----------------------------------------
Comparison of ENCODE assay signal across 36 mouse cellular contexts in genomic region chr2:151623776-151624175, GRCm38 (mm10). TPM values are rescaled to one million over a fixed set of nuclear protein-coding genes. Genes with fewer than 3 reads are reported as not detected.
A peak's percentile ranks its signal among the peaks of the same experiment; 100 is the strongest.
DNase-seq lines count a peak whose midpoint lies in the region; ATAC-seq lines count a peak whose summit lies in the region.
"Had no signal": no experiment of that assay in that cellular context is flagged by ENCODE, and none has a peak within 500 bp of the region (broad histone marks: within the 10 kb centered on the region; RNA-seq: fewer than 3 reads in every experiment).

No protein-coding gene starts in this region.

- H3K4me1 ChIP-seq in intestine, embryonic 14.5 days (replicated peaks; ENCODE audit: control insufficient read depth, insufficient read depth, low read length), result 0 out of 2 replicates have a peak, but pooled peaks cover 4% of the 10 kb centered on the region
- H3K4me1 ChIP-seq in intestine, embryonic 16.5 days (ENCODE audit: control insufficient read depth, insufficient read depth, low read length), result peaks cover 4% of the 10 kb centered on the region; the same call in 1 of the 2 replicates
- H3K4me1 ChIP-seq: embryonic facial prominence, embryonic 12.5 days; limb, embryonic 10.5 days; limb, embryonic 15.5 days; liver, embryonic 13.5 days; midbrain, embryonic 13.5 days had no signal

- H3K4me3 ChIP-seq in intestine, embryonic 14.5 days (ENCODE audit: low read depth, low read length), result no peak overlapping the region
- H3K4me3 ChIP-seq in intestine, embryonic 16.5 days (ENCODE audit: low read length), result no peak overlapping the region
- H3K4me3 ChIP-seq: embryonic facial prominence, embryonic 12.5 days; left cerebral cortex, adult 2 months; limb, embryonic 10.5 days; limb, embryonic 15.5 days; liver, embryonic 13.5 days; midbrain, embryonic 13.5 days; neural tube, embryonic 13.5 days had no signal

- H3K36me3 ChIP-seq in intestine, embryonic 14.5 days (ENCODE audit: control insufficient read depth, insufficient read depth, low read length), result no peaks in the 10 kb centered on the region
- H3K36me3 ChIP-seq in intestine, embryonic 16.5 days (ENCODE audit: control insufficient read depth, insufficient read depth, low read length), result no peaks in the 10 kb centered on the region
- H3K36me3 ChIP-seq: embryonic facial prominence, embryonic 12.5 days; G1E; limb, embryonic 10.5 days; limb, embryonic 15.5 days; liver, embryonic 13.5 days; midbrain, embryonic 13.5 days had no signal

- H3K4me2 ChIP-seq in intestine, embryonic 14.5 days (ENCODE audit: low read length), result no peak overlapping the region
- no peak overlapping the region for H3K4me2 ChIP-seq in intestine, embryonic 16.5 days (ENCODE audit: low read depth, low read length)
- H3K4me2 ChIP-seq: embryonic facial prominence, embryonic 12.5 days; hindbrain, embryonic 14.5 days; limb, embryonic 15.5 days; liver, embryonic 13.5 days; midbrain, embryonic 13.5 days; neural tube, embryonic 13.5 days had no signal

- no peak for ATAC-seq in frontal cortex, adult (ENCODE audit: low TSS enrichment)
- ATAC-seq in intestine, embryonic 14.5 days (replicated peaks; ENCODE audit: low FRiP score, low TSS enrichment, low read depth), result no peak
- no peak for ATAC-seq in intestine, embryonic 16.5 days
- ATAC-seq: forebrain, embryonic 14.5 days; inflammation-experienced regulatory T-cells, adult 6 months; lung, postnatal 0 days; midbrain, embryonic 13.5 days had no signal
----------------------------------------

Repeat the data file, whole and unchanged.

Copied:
Comparison of ENCODE assay signal across 36 mouse cellular contexts in genomic region chr2:151623776-151624175, GRCm38 (mm10). TPM values are rescaled to one million over a fixed set of nuclear protein-coding genes. Genes with fewer than 3 reads are reported as not detected.
A peak's percentile ranks its signal among the peaks of the same experiment; 100 is the strongest.
DNase-seq lines count a peak whose midpoint lies in the region; ATAC-seq lines count a peak whose summit lies in the region.
"Had no signal": no experiment of that assay in that cellular context is flagged by ENCODE, and none has a peak within 500 bp of the region (broad histone marks: within the 10 kb centered on the region; RNA-seq: fewer than 3 reads in every experiment).

No protein-coding gene starts in this region.

- H3K4me1 ChIP-seq in intestine, embryonic 14.5 days (replicated peaks; ENCODE audit: control insufficient read depth, insufficient read depth, low read length), result 0 out of 2 replicates have a peak, but pooled peaks cover 4% of the 10 kb centered on the region
- H3K4me1 ChIP-seq in intestine, embryonic 16.5 days (ENCODE audit: control insufficient read depth, insufficient read depth, low read length), result peaks cover 4% of the 10 kb centered on the region; the same call in 1 of the 2 replicates
- H3K4me1 ChIP-seq: embryonic facial prominence, embryonic 12.5 days; limb, embryonic 10.5 days; limb, embryonic 15.5 days; liver, embryonic 13.5 days; midbrain, embryonic 13.5 days had no signal

- H3K4me3 ChIP-seq in intestine, embryonic 14.5 days (ENCODE audit: low read depth, low read length), result no peak overlapping the region
- H3K4me3 ChIP-seq in intestine, embryonic 16.5 days (ENCODE audit: low read length), result no peak overlapping the region
- H3K4me3 ChIP-seq: embryonic facial prominence, embryonic 12.5 days; left cerebral cortex, adult 2 months; limb, embryonic 10.5 days; limb, embryonic 15.5 days; liver, embryonic 13.5 days; midbrain, embryonic 13.5 days; neural tube, embryonic 13.5 days had no signal

- H3K36me3 ChIP-seq in intestine, embryonic 14.5 days (ENCODE audit: control insufficient read depth, insufficient read depth, low read length), result no peaks in the 10 kb centered on the region
- H3K36me3 ChIP-seq in intestine, embryonic 16.5 days (ENCODE audit: control insufficient read depth, insufficient read depth, low read length), result no peaks in the 10 kb centered on the region
- H3K36me3 ChIP-seq: embryonic facial prominence, embryonic 12.5 days; G1E; limb, embryonic 10.5 days; limb, embryonic 15.5 days; liver, embryonic 13.5 days; midbrain, embryonic 13.5 days had no signal

- H3K4me2 ChIP-seq in intestine, embryonic 14.5 days (ENCODE audit: low read length), result no peak overlapping the region
- no peak overlapping the region for H3K4me2 ChIP-seq in intestine, embryonic 16.5 days (ENCODE audit: low read depth, low read length)
- H3K4me2 ChIP-seq: embryonic facial prominence, embryonic 12.5 days; hindbrain, embryonic 14.5 days; limb, embryonic 15.5 days; liver, embryonic 13.5 days; midbrain, embryonic 13.5 days; neural tube, embryonic 13.5 days had no signal

- no peak for ATAC-seq in frontal cortex, adult (ENCODE audit: low TSS enrichment)
- ATAC-seq in intestine, embryonic 14.5 days (replicated peaks; ENCODE audit: low FRiP score, low TSS enrichment, low read depth), result no peak
- no peak for ATAC-seq in intestine, embryonic 16.5 days
- ATAC-seq: forebrain, embryonic 14.5 days; inflammation-experienced regulatory T-cells, adult 6 months; lung, postnatal 0 days; midbrain, embryonic 13.5 days had no signal